As leaders of the Episcopal Church in the IX Province, we are making a resounding call to all Episcopalians, clergy and laity as well, for an undivided commitment to the Holy Scriptures as the leading authority on faith and practice in the church. We call on all members to adopt practices consistent with the teachings of the Holy Scriptures and to submit ourselves to the teachings of the Scriptures, because God designed marriage between man and woman, for the procreation of humanity, which is a blessing of God (Gen. 2:24-25; Psalm 127:3-5). The Scriptures also teach that the covenant of Christian marriage is holy, sacred and consecrated by God and is expressed in the shared faithfulness between one man and one woman throughout their entire lives.
Brother [and Sister] Bishops, let us remember that, as pastors, we received the Holy Scriptures in order to shepherd Christ’s flock, which is entrusted to our care, a covenant that, in the [exercise of our] ministry, commits us to avoid that our faithful adopt practices that are incompatible with the teachings of the Holy Scriptures.
Finally, we urge all delegations of our province to vote “No” to liturgical changes in everything regarding the canons about marriage. This No is not adressed to anyone in particular; we are simply exercising our right to the expression of our
spiritual as well as cultural understanding of marriage, in the context of the life of our community in accordance with the word of God —in spite that many will see in the proposal of changes to the canons of marriage the option to let anyone to be free to do whatever he/she pleases with the Rite of the Holy Matrimony. If the Church approves these changes, they are greatly deepening the breach, the division, and the Ninth Province will have to learn how to walk alone.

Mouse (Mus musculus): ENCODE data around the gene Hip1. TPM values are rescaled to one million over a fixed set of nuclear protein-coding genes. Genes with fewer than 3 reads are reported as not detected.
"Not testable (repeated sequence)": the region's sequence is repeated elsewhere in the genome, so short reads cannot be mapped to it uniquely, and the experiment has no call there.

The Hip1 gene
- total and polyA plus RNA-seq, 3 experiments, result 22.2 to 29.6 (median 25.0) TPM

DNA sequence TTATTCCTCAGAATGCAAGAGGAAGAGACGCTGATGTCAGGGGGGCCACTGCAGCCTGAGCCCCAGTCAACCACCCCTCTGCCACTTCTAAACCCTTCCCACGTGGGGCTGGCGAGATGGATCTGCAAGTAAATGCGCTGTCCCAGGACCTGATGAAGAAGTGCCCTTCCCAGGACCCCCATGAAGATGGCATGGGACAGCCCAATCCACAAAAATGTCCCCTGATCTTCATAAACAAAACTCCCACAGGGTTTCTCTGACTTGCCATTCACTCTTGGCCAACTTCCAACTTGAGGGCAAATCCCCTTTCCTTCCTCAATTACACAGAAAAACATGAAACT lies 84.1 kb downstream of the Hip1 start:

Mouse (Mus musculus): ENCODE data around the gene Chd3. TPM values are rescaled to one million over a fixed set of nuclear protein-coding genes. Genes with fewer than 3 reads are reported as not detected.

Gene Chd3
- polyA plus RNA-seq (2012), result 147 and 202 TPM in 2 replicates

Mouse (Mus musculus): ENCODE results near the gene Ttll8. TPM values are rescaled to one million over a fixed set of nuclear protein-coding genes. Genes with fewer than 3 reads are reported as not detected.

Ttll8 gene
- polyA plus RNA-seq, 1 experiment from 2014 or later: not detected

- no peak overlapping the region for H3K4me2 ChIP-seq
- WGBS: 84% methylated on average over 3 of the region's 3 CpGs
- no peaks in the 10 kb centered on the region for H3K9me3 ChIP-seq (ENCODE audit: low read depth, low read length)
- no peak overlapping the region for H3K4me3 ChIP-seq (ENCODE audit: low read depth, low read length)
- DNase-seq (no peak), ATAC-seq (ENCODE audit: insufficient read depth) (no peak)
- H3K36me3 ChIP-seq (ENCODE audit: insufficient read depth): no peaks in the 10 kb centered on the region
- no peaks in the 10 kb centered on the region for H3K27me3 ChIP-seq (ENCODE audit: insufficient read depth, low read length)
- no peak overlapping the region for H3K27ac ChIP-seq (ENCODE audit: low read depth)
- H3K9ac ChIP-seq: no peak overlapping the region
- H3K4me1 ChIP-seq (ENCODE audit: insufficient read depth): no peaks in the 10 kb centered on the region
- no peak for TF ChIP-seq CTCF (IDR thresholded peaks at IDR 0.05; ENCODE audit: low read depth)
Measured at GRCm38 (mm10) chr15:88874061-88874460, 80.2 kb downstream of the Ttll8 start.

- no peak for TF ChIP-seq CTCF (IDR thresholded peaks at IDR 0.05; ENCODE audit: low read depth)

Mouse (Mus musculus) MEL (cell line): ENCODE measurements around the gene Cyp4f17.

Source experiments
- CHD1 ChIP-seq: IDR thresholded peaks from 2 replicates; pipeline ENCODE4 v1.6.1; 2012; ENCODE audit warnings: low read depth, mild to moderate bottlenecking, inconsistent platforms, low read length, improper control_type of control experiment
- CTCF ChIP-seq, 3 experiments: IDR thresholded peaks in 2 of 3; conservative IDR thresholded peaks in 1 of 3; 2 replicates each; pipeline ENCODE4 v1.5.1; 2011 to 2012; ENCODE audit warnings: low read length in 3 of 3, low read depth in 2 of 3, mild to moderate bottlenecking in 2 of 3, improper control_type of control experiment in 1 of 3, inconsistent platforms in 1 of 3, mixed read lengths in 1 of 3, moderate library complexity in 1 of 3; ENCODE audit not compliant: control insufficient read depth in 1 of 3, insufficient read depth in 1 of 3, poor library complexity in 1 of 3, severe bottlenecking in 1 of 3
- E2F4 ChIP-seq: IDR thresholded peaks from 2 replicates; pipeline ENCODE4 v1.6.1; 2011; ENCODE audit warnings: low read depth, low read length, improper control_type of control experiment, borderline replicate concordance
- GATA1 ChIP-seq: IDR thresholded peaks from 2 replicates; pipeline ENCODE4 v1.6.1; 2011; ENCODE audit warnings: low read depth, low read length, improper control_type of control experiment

In witness whereof, we sign this Statement on the fourth day of the month of November of the year two thousand seventeen of Our Lord Jesus Christ.
Bp. Alfredo Morante
Bishop of Litoral Ecuador
Bp. Victor Scantlebury
Bishop of Central Ecuador
Bp. Julio Holguin
Bishop of the Dominican Republic (retired)
Bp. Moises Quesada
Bishop of the Dominican Republic
Bp. Orlando Guerrero
Bishop of Venezuela
Bp. Lloyd Allen
Bishop of Honduras
Declaración de los Obispos de la IX Provincia
Nosotros los abajo firmantes, Obispos de la Provincia en pleno ejercicio de nuestros derechos civiles hacemos la siguiente Declaración:
Durante las últimas cuatro décadas, desde 1972 hasta el presente, hemos presenciado con tristeza y consternación la rápida disminución/perdida de membresía de nuestra Iglesia Episcopal y el llamado a abrazar como también a afirmar lo establecido en las Sagradas Escrituras, prácticas que ahora amenazan con rasgar y continuar dividiendo más a la iglesia y distraerla de la verdadera misión de proclamar nuestra fe y hacer discípulos para el engrandecimiento del Reino de Dios transformando así la sociedad en la que vivimos.
Estamos profundamente tristes que la Sagradas Escrituras, nuestra principal autoridad en la fe y la práctica de la vida cristiana y nuestro libro de Oración Común próximamente serán sometidos a rigurosa revisión o a una cirugía litúrgica por la Comisión de Liturgia y Música como mandato de la Convención General pasada. De realizarse dicha revisión, obligaran al liderazgo de clérigos y laicos de nuestra iglesia a la aceptación de prácticas sociales y culturales que no tienen base bíblica ni aceptación en la adoración cristiana.